Time on the Market: The Impact of Residential Brokerage

By Jud, G Donald; Seaks, Terry G et al. | The Journal of Real Estate Research, January 1, 1996 | Go to article overview

Time on the Market: The Impact of Residential Brokerage


Jud, G Donald, Seaks, Terry G, Winkler, Daniel T, The Journal of Real Estate Research


G Donald Jud*

Terry G. Seaks*

Daniel T. Winkler*

Abstract. This paper examines the impact of brokers, brokerage firms and marketing strategy on time on the market (TOM) in the residential housing market. Using a duration model methodology, the study finds duration dependence to be positive, suggesting that the probability of sale increases with TOM. Pricing-related marketing strategies are found to strongly influence TOM, but individual agent and firm characteristics are not statistically significant. These results are consistent with an efficient market within a multiple listing service-no group of agents or firms appears to possess special advantages enabling them to sell homes more quickly than their rivals.

Introduction Residential housing is not a liquid asset, as anyone who has ever tried to sell a house can attest. Because housing is illiquid, homesellers often employ real estate brokers to assist with a sale. This paper assesses the impacts of brokers, brokerage firms and price-related marketing strategies on housing liquidity.

The degree of housing market illiquidity is most often measured by time on the market (TOM). A number of studies have examined the determinants of TOM. Belkin, Hempel and McLeavey (1976) demonstrate that TOM is a positive function of the difference between listing price and selling price. Miller (1978) reports a positive relationship between list price and TOM. Additional studies by Janssen and Jobson (1980), Kang and Gardner (1989), and Asabere, Huffman and Mehdian (1993) have confirmed that listing price and above-market pricing affect TOM. These studies, however, use regression analysis instead of the more appropriate duration model approach.

Kalra and Chan (1994), Yang and Yavas (1995a), and Haurin (1988) report that TOM is influenced by local and national economic conditions and is subject to strong seasonal effects. Haurin (1988), drawing on search theory developed by Feinberg and Johnson (1977), shows that TOM is positively related to the atypicality of a house, that is, more unusual houses require more time to market.

Haurin also reports that larger brokerage firms sell homes more rapidly than smaller ones. The effect of brokerage firm size on TOM is confirmed by Larsen and Park (1989) and Sirmans, Turnbull and Benjamin (1991); however, Yang and Yavas (1995a) report that the size of the selling firm has no effect. In a separate study, Yang and Yavas (1995b) find that homes listed and sold by the same brokerage firm do not sell more rapidly than others. Their findings do not support the suspicions of some researchers (see Carney, 1982, and Frew, 1987) that listing brokers may systematically delay submitting properties to their multiple listing service (MLS) that they expect to sell quickly and at low cost. Sirmans, Turnbull and Benjamin (1991) also find no support for this proposition. Yang and Yavas (1995b) report further that commission rates of selling agents do not significantly impact TOM; however, increases in the number of listings (sales) of the listing agent increases (decreases) TOM.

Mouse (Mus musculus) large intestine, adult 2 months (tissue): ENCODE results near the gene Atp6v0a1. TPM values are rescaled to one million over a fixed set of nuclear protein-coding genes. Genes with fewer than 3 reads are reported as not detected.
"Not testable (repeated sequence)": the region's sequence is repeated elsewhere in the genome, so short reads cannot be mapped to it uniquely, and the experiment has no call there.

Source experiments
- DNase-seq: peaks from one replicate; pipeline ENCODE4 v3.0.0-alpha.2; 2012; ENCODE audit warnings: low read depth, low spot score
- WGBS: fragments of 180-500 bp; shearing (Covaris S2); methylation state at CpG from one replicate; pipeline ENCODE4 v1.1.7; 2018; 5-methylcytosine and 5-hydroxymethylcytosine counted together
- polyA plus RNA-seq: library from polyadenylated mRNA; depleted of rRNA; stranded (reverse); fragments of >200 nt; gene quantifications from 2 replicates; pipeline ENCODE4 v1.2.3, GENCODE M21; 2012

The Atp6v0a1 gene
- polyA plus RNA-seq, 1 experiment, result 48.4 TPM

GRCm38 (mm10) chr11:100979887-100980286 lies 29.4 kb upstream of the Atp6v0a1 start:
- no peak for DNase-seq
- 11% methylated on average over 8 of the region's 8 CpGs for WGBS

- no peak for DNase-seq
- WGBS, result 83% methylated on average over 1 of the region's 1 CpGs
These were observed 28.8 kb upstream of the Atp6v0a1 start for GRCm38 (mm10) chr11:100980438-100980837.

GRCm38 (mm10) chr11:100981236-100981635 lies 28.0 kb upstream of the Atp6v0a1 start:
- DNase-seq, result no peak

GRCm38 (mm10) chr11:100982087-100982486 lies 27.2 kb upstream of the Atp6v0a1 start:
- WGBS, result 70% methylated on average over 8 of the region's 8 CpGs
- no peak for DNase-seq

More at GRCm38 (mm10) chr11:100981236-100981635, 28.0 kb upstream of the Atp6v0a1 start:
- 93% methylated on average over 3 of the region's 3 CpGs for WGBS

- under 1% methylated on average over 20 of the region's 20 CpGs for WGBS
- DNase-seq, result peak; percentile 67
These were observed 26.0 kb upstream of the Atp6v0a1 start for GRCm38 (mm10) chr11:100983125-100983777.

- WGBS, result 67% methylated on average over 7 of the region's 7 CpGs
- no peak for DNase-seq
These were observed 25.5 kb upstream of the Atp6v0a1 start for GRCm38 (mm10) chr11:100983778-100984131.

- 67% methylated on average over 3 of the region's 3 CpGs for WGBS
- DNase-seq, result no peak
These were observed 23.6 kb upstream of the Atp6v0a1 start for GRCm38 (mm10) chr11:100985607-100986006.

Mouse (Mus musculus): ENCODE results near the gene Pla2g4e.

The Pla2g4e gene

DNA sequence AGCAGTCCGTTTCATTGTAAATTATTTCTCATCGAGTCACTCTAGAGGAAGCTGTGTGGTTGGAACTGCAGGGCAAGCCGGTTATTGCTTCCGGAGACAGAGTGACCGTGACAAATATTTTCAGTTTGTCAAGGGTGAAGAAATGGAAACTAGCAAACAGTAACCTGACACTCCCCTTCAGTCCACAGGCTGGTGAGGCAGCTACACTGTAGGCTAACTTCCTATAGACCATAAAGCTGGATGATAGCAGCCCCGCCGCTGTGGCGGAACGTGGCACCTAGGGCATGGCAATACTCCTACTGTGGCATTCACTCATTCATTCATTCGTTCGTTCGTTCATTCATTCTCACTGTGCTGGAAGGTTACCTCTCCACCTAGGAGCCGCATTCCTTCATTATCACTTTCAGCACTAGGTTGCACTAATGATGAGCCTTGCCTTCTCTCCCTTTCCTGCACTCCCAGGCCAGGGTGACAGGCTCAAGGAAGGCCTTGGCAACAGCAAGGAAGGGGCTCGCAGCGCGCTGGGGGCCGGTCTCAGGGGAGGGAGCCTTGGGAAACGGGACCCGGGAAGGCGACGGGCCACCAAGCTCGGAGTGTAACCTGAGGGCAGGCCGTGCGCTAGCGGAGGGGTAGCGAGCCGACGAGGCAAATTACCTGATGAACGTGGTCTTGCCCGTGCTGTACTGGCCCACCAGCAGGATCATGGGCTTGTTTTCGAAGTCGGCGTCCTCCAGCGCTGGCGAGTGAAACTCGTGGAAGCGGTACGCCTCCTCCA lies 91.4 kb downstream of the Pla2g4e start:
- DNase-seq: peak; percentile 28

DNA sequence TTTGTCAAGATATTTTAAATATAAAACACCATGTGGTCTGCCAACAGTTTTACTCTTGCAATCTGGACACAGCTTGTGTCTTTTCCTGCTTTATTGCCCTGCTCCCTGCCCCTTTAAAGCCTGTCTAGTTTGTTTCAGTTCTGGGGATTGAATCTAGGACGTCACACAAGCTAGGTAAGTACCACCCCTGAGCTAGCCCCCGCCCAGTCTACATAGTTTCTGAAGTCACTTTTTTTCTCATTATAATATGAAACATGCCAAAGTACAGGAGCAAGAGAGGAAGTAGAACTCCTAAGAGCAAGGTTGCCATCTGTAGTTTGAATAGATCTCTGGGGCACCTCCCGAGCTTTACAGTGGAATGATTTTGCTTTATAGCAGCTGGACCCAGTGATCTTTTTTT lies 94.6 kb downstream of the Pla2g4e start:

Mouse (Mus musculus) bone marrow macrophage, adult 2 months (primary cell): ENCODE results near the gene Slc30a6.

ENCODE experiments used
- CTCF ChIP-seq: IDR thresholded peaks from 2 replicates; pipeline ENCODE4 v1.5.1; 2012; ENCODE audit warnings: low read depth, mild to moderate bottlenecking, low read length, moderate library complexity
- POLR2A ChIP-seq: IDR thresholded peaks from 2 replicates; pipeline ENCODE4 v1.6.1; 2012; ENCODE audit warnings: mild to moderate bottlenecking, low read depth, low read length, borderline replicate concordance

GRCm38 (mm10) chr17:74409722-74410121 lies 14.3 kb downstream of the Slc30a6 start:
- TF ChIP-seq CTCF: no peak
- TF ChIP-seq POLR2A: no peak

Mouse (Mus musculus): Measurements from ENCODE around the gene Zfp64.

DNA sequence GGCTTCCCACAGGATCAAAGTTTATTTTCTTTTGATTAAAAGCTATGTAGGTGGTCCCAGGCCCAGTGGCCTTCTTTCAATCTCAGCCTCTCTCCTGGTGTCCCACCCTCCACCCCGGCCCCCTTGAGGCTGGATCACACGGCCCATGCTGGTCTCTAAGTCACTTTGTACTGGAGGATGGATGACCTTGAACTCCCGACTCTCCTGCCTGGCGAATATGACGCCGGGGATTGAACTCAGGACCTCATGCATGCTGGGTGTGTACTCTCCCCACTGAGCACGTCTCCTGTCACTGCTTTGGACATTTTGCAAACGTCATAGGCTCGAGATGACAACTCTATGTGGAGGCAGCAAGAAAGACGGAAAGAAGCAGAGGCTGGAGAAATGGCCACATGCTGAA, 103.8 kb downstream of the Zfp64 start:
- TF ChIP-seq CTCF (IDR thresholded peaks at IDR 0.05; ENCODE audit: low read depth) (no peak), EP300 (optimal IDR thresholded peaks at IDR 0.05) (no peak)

Most brokers try to represent themselves as having special abilities and knowledge that enable them to sell a home more quickly and at a higher price than their rivals. When choosing a real estate agent to sell a home, sellers often are encouraged by broker advertising to select the agent who touts selling a home at a higher price in a shorter period of time. The question in which we are interested is whether the seller's choice of a real estate agent affects housing liquidity, or TOM. From the seller's perspective, the issue is whether there are savings in marketing time to listing with some agents or firms in preference to others. Section two of the paper formulates an analytical model to assess agent performance. Sections three and four present the methodology and sample data, respectively. Section five sets forth empirical estimates of the model, and the final section summarizes findings and discusses the implications of the study. …

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